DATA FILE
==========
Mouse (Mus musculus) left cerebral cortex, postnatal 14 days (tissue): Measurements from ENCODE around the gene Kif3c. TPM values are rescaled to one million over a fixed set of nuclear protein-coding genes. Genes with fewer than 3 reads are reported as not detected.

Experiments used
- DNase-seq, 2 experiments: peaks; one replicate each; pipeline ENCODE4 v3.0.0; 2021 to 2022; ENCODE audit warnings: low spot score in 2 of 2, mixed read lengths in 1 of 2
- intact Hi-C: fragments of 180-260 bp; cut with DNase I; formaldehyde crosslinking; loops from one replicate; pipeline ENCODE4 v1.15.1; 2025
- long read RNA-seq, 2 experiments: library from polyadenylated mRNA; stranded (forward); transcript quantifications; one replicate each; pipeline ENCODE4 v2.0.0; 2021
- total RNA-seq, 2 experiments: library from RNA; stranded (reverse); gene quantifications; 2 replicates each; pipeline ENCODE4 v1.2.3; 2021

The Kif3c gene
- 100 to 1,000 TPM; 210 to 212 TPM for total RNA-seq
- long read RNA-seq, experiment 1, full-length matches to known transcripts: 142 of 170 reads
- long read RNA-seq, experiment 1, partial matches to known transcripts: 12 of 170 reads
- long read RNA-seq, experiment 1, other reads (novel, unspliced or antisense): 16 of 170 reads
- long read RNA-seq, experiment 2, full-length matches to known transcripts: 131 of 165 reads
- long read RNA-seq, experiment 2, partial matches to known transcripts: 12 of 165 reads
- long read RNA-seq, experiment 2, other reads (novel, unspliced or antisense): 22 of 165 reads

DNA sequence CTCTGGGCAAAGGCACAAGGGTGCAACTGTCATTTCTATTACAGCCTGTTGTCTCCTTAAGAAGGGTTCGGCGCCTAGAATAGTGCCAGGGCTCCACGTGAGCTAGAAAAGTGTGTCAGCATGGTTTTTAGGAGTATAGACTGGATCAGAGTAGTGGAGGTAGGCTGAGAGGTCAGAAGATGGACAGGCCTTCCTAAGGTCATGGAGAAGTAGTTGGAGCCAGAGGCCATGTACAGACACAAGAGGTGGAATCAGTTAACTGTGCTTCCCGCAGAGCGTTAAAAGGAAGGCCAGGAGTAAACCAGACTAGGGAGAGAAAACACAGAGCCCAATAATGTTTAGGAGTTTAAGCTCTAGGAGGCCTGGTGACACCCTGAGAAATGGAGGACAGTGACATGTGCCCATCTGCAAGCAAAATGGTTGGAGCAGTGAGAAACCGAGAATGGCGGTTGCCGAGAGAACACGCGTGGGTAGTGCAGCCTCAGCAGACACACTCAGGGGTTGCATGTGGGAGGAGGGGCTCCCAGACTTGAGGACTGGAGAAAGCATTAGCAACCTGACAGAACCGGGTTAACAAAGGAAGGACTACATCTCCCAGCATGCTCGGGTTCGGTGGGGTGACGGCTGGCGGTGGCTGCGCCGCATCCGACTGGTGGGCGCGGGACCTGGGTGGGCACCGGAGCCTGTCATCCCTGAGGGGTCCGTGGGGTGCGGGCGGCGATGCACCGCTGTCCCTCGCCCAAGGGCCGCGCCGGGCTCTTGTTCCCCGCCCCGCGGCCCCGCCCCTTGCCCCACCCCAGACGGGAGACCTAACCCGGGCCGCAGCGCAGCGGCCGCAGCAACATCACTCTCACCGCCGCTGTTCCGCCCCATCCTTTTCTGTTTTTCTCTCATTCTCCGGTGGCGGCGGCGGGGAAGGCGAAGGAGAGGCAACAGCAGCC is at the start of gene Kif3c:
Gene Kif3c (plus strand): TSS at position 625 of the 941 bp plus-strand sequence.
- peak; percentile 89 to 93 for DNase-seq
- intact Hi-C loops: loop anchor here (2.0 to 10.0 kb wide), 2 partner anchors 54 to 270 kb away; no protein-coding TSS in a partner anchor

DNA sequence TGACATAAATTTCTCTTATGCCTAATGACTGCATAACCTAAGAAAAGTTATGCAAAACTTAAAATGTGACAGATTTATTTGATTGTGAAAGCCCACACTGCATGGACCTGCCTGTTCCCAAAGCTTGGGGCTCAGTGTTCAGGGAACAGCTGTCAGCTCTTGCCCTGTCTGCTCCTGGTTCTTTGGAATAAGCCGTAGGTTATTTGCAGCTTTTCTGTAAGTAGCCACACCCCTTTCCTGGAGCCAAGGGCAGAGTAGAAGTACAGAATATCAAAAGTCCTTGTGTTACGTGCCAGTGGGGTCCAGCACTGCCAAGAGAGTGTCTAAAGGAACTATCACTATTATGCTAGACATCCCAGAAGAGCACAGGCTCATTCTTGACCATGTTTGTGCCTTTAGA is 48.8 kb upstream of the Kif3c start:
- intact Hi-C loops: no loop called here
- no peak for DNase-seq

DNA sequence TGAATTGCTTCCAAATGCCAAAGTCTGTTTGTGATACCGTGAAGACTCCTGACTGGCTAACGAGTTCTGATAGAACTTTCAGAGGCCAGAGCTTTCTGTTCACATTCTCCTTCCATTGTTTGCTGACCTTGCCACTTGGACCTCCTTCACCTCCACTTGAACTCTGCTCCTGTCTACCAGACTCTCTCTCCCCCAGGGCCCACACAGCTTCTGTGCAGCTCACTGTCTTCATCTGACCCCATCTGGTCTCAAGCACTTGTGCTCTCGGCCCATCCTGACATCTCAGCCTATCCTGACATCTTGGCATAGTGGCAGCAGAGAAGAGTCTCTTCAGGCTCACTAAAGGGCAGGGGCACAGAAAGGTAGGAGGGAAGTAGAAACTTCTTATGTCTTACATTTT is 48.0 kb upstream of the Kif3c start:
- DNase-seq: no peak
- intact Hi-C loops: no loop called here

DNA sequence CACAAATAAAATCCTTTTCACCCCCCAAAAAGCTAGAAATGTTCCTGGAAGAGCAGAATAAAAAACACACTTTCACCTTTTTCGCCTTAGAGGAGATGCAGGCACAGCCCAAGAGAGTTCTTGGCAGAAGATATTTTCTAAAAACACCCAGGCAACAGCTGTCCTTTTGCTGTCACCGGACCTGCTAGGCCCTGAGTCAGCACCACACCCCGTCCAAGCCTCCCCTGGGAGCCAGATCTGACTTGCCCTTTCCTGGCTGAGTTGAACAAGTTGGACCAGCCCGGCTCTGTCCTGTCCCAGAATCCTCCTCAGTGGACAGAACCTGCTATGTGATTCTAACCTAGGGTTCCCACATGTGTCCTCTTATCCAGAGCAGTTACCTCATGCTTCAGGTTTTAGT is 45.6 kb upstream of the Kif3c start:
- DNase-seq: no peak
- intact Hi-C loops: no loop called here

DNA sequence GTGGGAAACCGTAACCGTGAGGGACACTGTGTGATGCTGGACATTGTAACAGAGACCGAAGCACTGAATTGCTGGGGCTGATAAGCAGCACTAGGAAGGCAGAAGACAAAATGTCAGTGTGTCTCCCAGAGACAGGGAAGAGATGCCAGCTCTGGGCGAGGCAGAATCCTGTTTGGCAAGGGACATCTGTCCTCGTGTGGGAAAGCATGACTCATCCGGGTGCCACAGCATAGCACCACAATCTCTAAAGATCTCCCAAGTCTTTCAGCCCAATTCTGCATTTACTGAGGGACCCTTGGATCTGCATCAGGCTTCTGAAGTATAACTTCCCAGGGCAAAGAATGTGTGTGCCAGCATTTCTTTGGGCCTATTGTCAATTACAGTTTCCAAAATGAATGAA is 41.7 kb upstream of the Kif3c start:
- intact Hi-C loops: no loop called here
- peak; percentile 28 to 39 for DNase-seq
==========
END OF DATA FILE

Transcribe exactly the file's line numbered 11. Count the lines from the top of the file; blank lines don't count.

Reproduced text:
- long read RNA-seq, experiment 1, other reads (novel, unspliced or antisense): 16 of 170 reads